Ancient centre of learning
Takshashila was an early center of learning dating back to at least the 5th century BCE.  There is some disagreement about whether Takshashila can be considered a university. While some consider Taxila to be an early university  or centre of higher educationothers do not consider it a university in the modern sense, in contrast to the later Nalanda University. Takshashila is described in some detail in later Jataka tales, written in Sri Lanka around the 5th century CE.

Stupa base at Sirkap, decorated with Hindu, Buddhist, and Greek temple fronts.
Takshashila is considered a place of religious and historical sanctity by Hindus and Buddhists. The former do so not only because, in its time, Takshashila was the seat of Vedic learning, but also because the strategist, Chanakya, who later helped consolidate the empire of Emperor Chandragupta Maurya, was a senior teacher there. The institution is very significant in Buddhist tradition since it is believed that the Mahayana sect of Buddhism took shape there.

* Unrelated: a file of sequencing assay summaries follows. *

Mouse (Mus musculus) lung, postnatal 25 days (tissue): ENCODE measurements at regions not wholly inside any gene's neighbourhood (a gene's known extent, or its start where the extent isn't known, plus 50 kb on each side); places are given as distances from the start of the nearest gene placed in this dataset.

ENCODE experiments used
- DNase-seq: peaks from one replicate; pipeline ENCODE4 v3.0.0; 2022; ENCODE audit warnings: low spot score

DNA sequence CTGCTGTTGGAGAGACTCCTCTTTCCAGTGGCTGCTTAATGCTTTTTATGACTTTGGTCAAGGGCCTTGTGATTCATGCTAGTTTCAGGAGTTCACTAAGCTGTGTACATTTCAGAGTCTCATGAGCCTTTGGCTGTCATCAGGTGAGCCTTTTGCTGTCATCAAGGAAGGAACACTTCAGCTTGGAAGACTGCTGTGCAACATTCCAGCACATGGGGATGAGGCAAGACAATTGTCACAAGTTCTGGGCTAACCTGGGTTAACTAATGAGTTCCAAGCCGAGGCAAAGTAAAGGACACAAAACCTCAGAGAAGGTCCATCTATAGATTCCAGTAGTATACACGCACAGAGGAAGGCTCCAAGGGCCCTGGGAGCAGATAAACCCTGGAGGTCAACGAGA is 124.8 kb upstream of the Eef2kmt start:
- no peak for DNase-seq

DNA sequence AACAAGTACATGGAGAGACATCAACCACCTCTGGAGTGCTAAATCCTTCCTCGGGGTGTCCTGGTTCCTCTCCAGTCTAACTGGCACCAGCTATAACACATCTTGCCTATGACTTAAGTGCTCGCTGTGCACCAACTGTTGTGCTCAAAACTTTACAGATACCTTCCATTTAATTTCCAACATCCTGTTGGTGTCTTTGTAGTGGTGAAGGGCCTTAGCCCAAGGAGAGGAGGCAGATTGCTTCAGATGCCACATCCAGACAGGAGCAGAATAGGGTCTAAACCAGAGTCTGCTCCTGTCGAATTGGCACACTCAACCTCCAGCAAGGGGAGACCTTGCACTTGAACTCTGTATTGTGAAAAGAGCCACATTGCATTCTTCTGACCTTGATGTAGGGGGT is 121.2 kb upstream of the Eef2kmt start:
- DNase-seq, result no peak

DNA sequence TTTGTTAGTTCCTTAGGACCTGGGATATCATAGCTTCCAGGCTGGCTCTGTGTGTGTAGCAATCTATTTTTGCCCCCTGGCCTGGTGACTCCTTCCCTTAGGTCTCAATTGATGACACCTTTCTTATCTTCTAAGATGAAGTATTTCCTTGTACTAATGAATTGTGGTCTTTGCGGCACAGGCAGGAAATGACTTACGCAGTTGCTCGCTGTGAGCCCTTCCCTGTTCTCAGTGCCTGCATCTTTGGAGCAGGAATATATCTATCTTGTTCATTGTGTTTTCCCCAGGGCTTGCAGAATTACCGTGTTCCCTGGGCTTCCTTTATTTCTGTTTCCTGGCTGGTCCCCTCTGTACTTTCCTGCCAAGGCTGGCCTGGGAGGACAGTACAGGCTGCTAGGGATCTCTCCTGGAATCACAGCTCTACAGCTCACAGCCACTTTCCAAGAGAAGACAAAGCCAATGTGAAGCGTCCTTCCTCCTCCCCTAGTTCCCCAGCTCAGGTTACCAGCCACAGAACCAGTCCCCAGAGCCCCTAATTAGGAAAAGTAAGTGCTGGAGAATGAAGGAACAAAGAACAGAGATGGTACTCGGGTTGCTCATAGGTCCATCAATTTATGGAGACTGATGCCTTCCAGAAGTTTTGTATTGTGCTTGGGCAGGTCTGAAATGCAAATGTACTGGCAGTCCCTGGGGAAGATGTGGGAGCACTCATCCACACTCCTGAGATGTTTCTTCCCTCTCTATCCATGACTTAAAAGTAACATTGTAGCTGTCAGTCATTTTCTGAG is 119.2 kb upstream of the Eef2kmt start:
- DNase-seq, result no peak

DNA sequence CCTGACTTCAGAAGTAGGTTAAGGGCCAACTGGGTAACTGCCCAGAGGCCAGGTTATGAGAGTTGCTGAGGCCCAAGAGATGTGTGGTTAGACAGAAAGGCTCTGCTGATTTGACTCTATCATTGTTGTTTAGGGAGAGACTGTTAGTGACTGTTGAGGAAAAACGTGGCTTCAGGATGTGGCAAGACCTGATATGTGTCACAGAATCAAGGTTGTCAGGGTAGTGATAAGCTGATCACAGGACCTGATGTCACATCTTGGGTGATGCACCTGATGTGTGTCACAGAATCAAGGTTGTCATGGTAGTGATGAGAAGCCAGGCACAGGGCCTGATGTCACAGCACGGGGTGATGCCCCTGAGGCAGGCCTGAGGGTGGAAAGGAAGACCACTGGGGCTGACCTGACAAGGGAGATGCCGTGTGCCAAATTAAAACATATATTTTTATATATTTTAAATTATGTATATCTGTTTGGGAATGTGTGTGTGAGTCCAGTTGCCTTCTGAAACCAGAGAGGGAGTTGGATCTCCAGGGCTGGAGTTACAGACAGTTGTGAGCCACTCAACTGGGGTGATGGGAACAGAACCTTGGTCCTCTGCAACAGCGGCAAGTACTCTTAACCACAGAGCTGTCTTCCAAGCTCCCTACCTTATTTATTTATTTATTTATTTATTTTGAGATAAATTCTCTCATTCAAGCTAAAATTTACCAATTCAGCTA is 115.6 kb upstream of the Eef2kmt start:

Some scholars date Takshashila’s existence back to the 6th century BCE or 7th century BCE. It became a noted centre of learning at least several centuries before Christ, and continued to attract students from around the old world until the destruction of the city in the 5th century CE. Takshashila is perhaps best known because of its association with Chanakya. The famous treatise Arthashastra (Sanskrit for The knowledge of Economics) by Chanakya, is said to have been composed in Takshashila itself. Chanakya (or Kautilya), the Maurya Emperor Chandragupta and the Ayurvedic healer Charaka studied at Taxila.
Generally, a student entered Takshashila at the age of sixteen. The Vedas and the Eighteen Arts, which included skills such as archery, hunting, and elephant lore, were taught, in addition to its law school, medical school, and school of military science.
Taxila today